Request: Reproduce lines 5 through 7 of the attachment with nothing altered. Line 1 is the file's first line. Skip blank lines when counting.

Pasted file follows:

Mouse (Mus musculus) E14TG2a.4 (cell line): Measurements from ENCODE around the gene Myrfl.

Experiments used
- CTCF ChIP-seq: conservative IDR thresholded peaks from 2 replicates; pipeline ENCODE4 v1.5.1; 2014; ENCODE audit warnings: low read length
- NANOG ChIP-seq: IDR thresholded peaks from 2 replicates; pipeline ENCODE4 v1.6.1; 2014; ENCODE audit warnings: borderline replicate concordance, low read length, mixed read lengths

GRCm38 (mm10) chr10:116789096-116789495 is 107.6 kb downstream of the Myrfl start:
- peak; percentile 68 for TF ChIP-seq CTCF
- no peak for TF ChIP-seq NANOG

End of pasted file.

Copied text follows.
GRCm38 (mm10) chr10:116789096-116789495 is 107.6 kb downstream of the Myrfl start:
- peak; percentile 68 for TF ChIP-seq CTCF
- no peak for TF ChIP-seq NANOG